The relatively good response of these lesions to ranibizumab and bevacizumab confirms the important role of VEGF in the pathogenesis of RAP lesions.

According to Yannuzzi et al.(9), the initial neovascular process in RAP occurs in the deep retina and consists of 3 stages.

Gass(13) contested a retinal origin for anastomosis, with basis on the following facts:

i) no communication between retinal vessels and the choroid was found in surgical specimens;

ii) the location of vascular anomalous complexes on the outer nuclear layer of atrophic retinas is more compatible with a choroidal origin hypothesis;

iii) although the macular retina is not excised in surgery, the retinal neovascular complex disappears and no macular hole is left, which contradicts its retinal origin.

It is clear that no definitive sequential histopathological or imaging evidence exists to support intraretinal versus choroidal origin of RAP lesions.

Yannuzzi et al.(16) re-evaluated the early stages of RAP lesions in five eyes, using FA, ICG, td-OCT and fd-OCT, having concluded that the initial lesion may have its origin not only in deep retinal capillaries but also in the choroid.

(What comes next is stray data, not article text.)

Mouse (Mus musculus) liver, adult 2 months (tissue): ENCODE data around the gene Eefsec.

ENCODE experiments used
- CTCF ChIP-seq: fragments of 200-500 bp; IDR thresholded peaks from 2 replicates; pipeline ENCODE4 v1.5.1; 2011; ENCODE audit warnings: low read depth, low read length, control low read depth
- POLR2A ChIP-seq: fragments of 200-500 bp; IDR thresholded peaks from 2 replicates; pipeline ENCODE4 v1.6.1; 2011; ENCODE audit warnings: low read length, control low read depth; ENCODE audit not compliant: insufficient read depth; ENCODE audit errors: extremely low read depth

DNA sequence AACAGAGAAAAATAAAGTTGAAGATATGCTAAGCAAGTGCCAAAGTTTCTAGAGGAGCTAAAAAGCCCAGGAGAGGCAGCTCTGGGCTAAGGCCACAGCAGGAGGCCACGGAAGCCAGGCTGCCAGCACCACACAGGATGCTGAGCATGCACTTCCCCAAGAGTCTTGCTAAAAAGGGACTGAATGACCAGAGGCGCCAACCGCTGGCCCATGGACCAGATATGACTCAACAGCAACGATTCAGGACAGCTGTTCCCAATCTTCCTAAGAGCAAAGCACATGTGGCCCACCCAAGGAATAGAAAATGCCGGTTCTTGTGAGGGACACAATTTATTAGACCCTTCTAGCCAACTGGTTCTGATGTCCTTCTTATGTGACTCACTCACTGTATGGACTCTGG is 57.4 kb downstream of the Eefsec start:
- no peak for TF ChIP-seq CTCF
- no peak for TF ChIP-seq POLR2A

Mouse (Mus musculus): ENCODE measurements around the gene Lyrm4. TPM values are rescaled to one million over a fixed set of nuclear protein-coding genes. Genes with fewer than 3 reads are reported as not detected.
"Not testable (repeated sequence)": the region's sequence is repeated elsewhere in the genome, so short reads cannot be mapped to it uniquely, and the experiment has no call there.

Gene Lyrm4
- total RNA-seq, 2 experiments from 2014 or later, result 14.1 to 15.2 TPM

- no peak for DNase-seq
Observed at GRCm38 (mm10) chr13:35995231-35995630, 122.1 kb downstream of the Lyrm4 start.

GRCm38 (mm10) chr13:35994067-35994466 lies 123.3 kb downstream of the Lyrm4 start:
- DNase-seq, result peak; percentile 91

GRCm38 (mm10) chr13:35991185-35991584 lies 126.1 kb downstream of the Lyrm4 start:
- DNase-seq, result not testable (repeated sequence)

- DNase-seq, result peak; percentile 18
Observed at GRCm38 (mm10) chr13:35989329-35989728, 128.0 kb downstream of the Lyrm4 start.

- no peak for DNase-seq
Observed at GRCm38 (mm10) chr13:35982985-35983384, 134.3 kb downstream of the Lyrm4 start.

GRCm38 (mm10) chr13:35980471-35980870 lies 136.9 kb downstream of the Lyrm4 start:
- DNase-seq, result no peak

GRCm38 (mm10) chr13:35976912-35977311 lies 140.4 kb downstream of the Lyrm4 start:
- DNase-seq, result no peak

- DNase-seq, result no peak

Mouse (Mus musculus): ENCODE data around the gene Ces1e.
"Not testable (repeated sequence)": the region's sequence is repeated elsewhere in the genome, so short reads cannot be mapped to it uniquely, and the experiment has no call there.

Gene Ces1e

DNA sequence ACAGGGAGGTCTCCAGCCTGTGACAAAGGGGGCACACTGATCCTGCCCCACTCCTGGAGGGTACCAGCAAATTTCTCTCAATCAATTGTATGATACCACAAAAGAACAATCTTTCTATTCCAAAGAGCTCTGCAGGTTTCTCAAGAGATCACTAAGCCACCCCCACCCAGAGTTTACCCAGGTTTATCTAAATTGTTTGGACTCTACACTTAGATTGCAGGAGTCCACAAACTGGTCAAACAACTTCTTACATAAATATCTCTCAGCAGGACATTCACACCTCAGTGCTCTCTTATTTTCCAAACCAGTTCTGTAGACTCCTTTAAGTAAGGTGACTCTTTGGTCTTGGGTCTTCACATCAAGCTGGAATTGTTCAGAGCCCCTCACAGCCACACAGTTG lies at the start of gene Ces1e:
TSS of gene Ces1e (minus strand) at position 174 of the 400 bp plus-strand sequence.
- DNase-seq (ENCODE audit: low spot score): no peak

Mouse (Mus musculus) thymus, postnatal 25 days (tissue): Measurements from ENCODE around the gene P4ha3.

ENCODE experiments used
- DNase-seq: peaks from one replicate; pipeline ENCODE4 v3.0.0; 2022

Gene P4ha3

They described RAP disease as “type 3 neovascularization”, a type of neovascularization with preference for the retina, displaying the following manifestations(16):

i) Focal neovascular proliferation from the deep retinal layer (originally RAP)

ii) Intraretinal neovascular extension from underlying occult type I CNV (originally occult chorioretinal anastomoses)

iii) De novo breaks in Bruch’s membrane with neovascular infiltration into the retina.

This new category, type 3 neovascularization, helps to resolve the various conflicting theories and descriptions of RAP lesion origin: neovascularization in RAP may originate not only from deep retinal capillaries but also from the choroid.

However, the main issue regarding RAP lesions is not the intraretinal or choroidal origin of neovascularization but its unique characteristic of two neovascular foci: one located in the deep retina and the other at the choroidal level.




RAP lesions were never included in randomized clinical trials as a separate AMD subtype.

All available reports concerning treatment of RAP lesions using different treatment modalities refer to non-randomized studies.

Thermal laser photocoagulation, surgical ablation, PDT, intravitreal triamcinolone, intravitreal antiangiogenic drugs and combined treatments have been used for treating RAP lesions.

Thermal laser – Kuhn et al.(12) photocoagulated hot spots in 28 eyes with “occlusion” in 25% of cases, including one eye with recurrence.

No occlusion occurred in the remaining 75% of cases, despite multiple treatment sessions. Treatment caused tearing of the pigment epithelium in 45% of cases and visual acuity decreased in 86% of eyes.